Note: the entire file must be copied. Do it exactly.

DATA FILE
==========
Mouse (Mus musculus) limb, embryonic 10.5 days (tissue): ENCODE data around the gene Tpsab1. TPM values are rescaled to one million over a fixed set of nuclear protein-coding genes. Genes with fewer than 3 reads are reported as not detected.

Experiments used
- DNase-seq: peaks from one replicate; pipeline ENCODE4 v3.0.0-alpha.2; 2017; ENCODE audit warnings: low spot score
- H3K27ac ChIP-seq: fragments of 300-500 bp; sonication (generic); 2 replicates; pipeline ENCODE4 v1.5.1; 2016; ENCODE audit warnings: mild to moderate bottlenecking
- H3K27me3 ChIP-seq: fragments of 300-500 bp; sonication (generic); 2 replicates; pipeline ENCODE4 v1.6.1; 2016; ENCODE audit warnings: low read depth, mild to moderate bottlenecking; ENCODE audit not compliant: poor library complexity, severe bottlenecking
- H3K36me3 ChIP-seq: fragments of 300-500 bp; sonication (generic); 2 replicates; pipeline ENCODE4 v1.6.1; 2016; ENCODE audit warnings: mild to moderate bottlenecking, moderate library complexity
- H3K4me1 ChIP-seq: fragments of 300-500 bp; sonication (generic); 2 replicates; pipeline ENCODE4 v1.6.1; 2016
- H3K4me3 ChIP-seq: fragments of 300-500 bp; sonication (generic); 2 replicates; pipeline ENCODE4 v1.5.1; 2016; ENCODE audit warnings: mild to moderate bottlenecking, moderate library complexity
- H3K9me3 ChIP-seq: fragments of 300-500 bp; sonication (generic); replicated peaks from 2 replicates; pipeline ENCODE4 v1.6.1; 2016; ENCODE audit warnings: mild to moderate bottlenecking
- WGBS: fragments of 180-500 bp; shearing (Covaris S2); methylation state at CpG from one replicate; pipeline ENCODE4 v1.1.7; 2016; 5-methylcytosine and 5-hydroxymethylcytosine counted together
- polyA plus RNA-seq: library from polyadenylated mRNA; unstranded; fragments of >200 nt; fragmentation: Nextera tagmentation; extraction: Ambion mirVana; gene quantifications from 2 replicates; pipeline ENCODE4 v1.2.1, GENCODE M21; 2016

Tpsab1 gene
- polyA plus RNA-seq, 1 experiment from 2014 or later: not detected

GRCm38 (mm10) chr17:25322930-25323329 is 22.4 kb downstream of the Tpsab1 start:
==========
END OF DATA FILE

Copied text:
Mouse (Mus musculus) limb, embryonic 10.5 days (tissue): ENCODE data around the gene Tpsab1. TPM values are rescaled to one million over a fixed set of nuclear protein-coding genes. Genes with fewer than 3 reads are reported as not detected.

Experiments used
- DNase-seq: peaks from one replicate; pipeline ENCODE4 v3.0.0-alpha.2; 2017; ENCODE audit warnings: low spot score
- H3K27ac ChIP-seq: fragments of 300-500 bp; sonication (generic); 2 replicates; pipeline ENCODE4 v1.5.1; 2016; ENCODE audit warnings: mild to moderate bottlenecking
- H3K27me3 ChIP-seq: fragments of 300-500 bp; sonication (generic); 2 replicates; pipeline ENCODE4 v1.6.1; 2016; ENCODE audit warnings: low read depth, mild to moderate bottlenecking; ENCODE audit not compliant: poor library complexity, severe bottlenecking
- H3K36me3 ChIP-seq: fragments of 300-500 bp; sonication (generic); 2 replicates; pipeline ENCODE4 v1.6.1; 2016; ENCODE audit warnings: mild to moderate bottlenecking, moderate library complexity
- H3K4me1 ChIP-seq: fragments of 300-500 bp; sonication (generic); 2 replicates; pipeline ENCODE4 v1.6.1; 2016
- H3K4me3 ChIP-seq: fragments of 300-500 bp; sonication (generic); 2 replicates; pipeline ENCODE4 v1.5.1; 2016; ENCODE audit warnings: mild to moderate bottlenecking, moderate library complexity
- H3K9me3 ChIP-seq: fragments of 300-500 bp; sonication (generic); replicated peaks from 2 replicates; pipeline ENCODE4 v1.6.1; 2016; ENCODE audit warnings: mild to moderate bottlenecking
- WGBS: fragments of 180-500 bp; shearing (Covaris S2); methylation state at CpG from one replicate; pipeline ENCODE4 v1.1.7; 2016; 5-methylcytosine and 5-hydroxymethylcytosine counted together
- polyA plus RNA-seq: library from polyadenylated mRNA; unstranded; fragments of >200 nt; fragmentation: Nextera tagmentation; extraction: Ambion mirVana; gene quantifications from 2 replicates; pipeline ENCODE4 v1.2.1, GENCODE M21; 2016

Tpsab1 gene
- polyA plus RNA-seq, 1 experiment from 2014 or later: not detected

GRCm38 (mm10) chr17:25322930-25323329 is 22.4 kb downstream of the Tpsab1 start: